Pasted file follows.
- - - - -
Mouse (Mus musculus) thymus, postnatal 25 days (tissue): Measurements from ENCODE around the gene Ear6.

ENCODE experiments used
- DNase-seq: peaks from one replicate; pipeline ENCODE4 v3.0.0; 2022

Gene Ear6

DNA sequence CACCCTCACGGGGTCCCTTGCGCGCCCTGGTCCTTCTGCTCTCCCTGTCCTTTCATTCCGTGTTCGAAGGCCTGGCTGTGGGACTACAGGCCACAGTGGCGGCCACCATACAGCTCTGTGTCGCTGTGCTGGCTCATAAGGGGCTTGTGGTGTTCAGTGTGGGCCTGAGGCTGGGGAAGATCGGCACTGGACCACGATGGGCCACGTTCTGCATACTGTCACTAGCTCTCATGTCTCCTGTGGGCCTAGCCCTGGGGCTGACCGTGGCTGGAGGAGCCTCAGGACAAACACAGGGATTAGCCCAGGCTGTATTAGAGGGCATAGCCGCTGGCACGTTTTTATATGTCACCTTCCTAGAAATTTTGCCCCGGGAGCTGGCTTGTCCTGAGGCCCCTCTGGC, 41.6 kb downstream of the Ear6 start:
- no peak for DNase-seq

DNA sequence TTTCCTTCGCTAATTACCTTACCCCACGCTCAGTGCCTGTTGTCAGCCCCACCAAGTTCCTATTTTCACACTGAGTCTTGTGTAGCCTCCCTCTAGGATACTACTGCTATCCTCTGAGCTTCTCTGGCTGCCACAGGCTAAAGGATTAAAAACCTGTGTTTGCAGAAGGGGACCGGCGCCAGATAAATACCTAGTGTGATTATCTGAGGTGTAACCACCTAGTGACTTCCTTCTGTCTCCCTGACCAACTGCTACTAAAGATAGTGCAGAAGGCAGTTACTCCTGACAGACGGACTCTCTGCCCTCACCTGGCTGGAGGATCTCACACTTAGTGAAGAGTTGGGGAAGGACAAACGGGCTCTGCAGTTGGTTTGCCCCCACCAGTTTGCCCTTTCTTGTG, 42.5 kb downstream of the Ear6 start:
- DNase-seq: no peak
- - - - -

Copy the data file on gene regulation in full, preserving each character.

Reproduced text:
Mouse (Mus musculus) thymus, postnatal 25 days (tissue): Measurements from ENCODE around the gene Ear6.

ENCODE experiments used
- DNase-seq: peaks from one replicate; pipeline ENCODE4 v3.0.0; 2022

Gene Ear6

DNA sequence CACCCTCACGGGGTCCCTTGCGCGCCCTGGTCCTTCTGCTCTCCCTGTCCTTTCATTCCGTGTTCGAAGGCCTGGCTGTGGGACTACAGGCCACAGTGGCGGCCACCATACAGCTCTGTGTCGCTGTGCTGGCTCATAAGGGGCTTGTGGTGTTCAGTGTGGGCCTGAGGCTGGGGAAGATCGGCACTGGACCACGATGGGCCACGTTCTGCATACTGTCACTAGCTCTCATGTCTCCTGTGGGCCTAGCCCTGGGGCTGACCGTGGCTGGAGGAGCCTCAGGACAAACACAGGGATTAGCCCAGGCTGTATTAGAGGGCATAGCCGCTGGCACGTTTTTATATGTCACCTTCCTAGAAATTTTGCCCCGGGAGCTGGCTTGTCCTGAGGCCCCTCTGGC, 41.6 kb downstream of the Ear6 start:
- no peak for DNase-seq

DNA sequence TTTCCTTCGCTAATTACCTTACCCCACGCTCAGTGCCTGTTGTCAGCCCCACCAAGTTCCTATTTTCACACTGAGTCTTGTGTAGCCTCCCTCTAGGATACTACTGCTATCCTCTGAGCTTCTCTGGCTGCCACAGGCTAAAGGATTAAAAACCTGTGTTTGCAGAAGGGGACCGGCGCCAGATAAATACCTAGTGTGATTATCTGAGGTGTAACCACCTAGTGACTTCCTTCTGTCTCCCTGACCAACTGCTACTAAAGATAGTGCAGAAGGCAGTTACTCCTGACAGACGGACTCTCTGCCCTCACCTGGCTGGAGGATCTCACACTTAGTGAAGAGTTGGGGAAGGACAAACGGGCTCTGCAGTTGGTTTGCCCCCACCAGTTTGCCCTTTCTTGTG, 42.5 kb downstream of the Ear6 start:
- DNase-seq: no peak